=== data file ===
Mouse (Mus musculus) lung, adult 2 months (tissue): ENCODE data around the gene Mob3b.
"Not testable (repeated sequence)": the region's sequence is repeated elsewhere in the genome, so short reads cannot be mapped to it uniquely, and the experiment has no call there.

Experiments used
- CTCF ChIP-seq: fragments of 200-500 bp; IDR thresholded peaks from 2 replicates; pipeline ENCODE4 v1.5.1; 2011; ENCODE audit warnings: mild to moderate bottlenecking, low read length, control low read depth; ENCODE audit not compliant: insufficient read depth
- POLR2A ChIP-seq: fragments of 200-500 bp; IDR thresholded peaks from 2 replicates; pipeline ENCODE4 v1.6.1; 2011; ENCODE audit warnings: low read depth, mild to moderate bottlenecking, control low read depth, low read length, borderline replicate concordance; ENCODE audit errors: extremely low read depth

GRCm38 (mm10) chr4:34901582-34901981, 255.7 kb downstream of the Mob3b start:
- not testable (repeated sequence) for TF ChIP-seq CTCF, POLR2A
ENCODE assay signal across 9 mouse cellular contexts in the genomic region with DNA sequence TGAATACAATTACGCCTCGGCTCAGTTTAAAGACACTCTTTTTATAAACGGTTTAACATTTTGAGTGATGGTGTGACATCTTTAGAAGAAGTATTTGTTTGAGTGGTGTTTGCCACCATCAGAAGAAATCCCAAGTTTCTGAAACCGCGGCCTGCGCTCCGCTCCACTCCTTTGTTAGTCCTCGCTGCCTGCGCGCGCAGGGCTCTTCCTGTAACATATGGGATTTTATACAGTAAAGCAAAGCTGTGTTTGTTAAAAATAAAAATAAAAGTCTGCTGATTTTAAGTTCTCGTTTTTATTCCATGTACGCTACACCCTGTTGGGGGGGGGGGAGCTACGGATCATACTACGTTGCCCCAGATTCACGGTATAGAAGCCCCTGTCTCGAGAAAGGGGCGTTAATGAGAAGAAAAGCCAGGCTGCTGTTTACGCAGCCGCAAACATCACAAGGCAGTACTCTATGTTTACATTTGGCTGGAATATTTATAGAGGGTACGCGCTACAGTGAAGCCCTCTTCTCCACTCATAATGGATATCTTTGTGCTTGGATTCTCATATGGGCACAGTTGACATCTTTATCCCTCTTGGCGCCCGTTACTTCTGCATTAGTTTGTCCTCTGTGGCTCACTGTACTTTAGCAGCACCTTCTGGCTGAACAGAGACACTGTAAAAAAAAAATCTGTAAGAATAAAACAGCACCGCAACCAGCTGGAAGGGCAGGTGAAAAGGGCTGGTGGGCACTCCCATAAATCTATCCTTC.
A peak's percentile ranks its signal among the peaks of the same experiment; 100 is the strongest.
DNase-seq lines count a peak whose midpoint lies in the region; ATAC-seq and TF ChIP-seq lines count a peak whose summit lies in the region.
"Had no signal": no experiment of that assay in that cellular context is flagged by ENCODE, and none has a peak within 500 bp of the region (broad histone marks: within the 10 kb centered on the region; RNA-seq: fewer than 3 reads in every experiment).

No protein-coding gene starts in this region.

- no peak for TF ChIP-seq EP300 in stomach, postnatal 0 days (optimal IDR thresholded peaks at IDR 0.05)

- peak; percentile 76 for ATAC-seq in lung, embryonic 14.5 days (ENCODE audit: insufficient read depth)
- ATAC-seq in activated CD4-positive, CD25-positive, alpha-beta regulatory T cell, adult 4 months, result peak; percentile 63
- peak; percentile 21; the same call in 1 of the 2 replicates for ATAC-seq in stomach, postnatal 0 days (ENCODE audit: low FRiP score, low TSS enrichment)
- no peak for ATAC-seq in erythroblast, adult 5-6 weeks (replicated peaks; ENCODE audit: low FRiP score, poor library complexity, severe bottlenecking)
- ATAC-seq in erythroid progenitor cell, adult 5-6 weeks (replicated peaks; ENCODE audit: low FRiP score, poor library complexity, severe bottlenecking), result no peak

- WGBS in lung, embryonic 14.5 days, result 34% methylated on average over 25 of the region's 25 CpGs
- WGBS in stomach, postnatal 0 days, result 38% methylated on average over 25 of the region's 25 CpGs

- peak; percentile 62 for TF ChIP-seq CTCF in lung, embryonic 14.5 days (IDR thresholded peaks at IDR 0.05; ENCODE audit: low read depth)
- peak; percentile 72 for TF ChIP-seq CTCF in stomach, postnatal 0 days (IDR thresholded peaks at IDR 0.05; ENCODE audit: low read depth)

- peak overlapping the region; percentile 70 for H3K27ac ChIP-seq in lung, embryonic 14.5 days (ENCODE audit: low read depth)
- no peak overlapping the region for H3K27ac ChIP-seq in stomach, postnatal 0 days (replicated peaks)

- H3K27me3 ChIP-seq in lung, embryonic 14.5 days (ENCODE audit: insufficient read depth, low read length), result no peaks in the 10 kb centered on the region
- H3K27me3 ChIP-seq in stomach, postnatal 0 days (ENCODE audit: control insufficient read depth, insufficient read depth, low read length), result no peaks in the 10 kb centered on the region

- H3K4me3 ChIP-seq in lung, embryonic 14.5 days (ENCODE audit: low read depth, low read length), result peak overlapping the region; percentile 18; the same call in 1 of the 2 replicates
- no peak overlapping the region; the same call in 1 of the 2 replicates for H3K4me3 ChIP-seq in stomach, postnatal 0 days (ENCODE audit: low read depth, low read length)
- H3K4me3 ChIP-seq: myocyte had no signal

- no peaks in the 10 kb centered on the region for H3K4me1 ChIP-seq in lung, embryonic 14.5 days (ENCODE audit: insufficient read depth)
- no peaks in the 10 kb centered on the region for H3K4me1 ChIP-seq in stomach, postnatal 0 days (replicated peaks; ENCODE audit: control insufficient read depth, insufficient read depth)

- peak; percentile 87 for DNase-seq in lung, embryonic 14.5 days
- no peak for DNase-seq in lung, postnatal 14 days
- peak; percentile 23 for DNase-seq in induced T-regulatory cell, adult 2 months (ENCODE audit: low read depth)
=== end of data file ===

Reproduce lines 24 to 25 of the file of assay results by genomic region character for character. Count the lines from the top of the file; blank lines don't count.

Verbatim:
- no peak overlapping the region for H3K27ac ChIP-seq in stomach, postnatal 0 days (replicated peaks)

- H3K27me3 ChIP-seq in lung, embryonic 14.5 days (ENCODE audit: insufficient read depth, low read length), result no peaks in the 10 kb centered on the region